Real-time PCR data were quantitated using the cycle threshold (CT) method. β-Actin mRNA was used as an internal control. The amount of target genes mRNA in tumor tissue relative to that in paired self control was calculated as follows:
Greater 2–ΔΔCT of a certain gene in a paired tumor and control samples represents a higher ratio of mRNA quantity in tumor over control.
LoVo cell line with high metastatic potential and HT-29, SW480, and SW620 cell lines with low metastatic potential were obtained from ATCC (American Type Culture Collection, Manassas, VA, USA). HT-29, SW480, and LoVo were maintained in RPMI 1640 (Gibco, CA, USA), supplemented with 10% (v/v) new-born calf serum, and SW620 was maintained in Leibovitz's L-15 (Gibco, USA), supplemented with 10% (v/v) fetal bovine serum. All media contained streptomycin (100 U/mL) and penicillin (100 U/mL). The cells were grown at 37°C in a humidified 5% CO2 atmosphere.
Wound-healing assays were performed to evaluate the metastatic potential of CRC cells. HT-29, SW480, SW620, and LoVo cells were seeded in 12-well plates at a density of 4 × 105 cells/well and cultured for 12–24 h until they reached 90% confluence before scratching across the cell monolayer with a plastic tip. Cells were then grown in serum-free medium. Wound-healing was observed at every 6 hours within the scrape line, and representative scrape lines were photographed. Quantification of the area was performed using Image-Pro Plus 4.5, and cell motility was calculated as follows:
Total RNA was extracted from cells in exponential growth phase. First-strand cDNA was synthesized according to the protocol mentioned above. PCR conditions for PTCH1 gene were 94°C for 5 min; 40 cycles of 94°C for 30 s, 60°C for 30 s, and 72°C for 30 s; and a final extension at 72°C for 10 min in a volume of 50 μL, containing 1 × PCR Buffer, 2.5 μL of cDNA, 0.5 μM of each primer, 0.2 mM dNTPs each, 1.5 mM magnesium chloride, and 1.25 units of Taq DNA Polymerase (TaKaRa BioTechnology, Dalian, China). The PCR products were separated on 2% (w/v) agarose gels.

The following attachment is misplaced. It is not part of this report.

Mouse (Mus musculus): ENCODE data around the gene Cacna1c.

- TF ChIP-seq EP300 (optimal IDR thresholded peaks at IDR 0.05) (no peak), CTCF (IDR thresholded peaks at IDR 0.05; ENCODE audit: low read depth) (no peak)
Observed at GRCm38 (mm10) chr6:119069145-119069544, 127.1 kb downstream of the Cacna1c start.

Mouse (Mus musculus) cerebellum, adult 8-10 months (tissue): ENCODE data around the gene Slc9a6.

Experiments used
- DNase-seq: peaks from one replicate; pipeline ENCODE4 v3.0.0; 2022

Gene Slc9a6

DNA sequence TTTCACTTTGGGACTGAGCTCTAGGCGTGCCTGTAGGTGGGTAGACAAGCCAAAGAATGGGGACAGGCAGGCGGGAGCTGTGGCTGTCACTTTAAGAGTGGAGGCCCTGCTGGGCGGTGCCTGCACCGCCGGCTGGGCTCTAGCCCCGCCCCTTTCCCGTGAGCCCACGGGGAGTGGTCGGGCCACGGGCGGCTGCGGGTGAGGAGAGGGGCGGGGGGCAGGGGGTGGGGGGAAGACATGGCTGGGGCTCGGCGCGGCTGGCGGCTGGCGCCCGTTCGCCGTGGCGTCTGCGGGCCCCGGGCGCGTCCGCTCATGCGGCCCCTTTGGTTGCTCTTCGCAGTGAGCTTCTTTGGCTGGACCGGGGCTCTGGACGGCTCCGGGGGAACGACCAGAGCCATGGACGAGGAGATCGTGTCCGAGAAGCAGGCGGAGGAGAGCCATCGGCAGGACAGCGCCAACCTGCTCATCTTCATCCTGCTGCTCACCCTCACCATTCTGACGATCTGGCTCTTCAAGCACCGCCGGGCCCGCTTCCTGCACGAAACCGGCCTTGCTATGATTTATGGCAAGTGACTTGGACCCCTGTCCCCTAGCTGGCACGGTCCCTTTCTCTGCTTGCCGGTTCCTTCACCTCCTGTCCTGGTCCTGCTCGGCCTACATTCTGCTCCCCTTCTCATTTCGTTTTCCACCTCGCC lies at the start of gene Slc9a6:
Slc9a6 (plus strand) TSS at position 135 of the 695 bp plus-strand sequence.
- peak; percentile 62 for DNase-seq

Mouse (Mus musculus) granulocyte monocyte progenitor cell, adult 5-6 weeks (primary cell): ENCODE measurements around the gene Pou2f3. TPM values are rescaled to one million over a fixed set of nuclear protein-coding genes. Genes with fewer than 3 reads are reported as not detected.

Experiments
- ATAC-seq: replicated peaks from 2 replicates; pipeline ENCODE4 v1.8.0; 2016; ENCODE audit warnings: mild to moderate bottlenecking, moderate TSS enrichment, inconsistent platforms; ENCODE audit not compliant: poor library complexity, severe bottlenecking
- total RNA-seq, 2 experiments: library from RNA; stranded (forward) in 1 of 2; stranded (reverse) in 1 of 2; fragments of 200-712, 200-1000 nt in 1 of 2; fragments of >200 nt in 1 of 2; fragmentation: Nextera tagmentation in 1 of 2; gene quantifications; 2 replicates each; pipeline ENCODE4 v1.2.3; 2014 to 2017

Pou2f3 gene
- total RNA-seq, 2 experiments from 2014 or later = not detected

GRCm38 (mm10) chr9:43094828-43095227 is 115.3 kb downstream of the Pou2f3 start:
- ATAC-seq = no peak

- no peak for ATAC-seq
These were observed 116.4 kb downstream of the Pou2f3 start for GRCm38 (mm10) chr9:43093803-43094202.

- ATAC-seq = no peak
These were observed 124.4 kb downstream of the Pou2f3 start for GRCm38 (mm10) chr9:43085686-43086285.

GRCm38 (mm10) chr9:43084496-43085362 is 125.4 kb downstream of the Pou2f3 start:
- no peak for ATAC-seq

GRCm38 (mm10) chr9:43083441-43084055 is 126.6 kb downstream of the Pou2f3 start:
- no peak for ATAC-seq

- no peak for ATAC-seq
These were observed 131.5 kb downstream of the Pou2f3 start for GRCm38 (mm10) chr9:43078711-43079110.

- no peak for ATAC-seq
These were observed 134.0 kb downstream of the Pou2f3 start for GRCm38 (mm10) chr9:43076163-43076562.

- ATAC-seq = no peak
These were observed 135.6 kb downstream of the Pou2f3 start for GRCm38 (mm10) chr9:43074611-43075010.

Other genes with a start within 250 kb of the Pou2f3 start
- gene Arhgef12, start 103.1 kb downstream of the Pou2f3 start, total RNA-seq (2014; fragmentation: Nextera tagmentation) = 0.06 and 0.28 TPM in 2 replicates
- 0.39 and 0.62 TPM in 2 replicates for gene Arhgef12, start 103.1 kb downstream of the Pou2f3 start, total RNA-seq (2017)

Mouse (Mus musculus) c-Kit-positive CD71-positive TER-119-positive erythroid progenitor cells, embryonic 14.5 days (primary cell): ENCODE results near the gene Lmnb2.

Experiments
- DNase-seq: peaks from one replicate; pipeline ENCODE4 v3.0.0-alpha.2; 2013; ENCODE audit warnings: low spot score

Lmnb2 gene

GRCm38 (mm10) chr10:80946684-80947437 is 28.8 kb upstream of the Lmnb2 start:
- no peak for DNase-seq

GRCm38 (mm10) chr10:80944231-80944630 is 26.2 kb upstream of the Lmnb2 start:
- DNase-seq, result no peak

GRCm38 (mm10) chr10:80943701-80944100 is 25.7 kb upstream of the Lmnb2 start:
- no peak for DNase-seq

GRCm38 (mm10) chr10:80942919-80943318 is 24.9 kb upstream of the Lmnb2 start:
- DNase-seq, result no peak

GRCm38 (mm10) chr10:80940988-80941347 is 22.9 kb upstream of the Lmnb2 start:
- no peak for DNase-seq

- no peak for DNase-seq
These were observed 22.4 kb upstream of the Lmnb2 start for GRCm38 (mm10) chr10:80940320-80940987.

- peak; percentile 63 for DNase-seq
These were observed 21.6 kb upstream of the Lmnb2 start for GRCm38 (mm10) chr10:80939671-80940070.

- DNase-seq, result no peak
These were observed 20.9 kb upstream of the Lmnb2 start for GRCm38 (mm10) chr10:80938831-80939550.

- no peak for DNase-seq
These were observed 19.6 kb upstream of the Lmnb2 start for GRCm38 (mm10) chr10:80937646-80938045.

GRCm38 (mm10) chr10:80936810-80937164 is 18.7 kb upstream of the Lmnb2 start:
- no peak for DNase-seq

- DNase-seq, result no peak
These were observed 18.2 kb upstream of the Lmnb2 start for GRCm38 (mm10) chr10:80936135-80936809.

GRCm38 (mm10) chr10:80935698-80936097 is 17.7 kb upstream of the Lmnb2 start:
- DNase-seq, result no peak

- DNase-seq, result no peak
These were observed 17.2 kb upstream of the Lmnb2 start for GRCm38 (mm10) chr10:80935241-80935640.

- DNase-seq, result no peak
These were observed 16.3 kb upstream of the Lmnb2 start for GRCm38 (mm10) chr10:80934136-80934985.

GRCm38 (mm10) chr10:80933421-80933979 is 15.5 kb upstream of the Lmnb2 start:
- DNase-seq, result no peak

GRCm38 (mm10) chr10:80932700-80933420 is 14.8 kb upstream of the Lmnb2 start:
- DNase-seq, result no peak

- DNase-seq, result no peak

Rabbit polyclonal to Patched/PTCH primary antibody (Abcam, Cambridge, UK) was used to label PTCH1 protein on CRC cells. Adherent cell monolayers were detached by treatment with 0.25% trypsin and 0.02% EDTA. After fixation in 1% paraformaldehyde for 20 minutes, cells were stained with primary antibody at 1:100 dilutions overnight, at 4°C. After washing with phosphate-buffered saline (PBS), the cells were incubated with fluorescein isothiocyanate (FITC) conjugated goat anti-rabbit IgG antibodies (1:100) for 1 h at room temperature in the dark. Flow cytometry analysis was then performed on a FACSCalibur (BD Biosciences, San Jose, CA, USA), and 10,000 events were collected and analyzed with CellQuest software (BD Biosciences). Base-line staining was obtained by adding PBS to the cells instead of primary antibody. Additional negative controls included irrelevant antibodies that confirmed the specificity of the staining.
Statistical analyses were carried out using the SPSS program (SPSS, version 11.0, Chicago, IL, USA) and Microsoft Excel 2003 (Microsoft Corporation, Seattle, USA). Comparison of data between high-risk group and low-risk group for metastasis utilized Mann-Whitney U test. For comparison of wound-healing assay and flow cytometry data between CRC cells, independent sample t tests were carried out.
To identify biomarkers that could discriminate patients with high risk for metastasis from those with low risk, we collected 19 primary tumor samples with identical pathological subtype, same differentiation, and comparable Dukes' stages from CRC patients. The patients were divided into one high-risk and one low-risk group for metastasis. There was no difference in gender, age, and Dukes' stage between the two groups. Expression levels of SHH, PTCH1, and sFRP1 mRNA in cancer samples were analyzed with real-time PCR. We found that the high-risk group had lower levels (P = 0.002) of PTCH1 mRNA than did the low-risk group (Figure 1A). However, expression levels of the SHH and sFRP1 genes did not differ between the two groups (Figures 1B–C).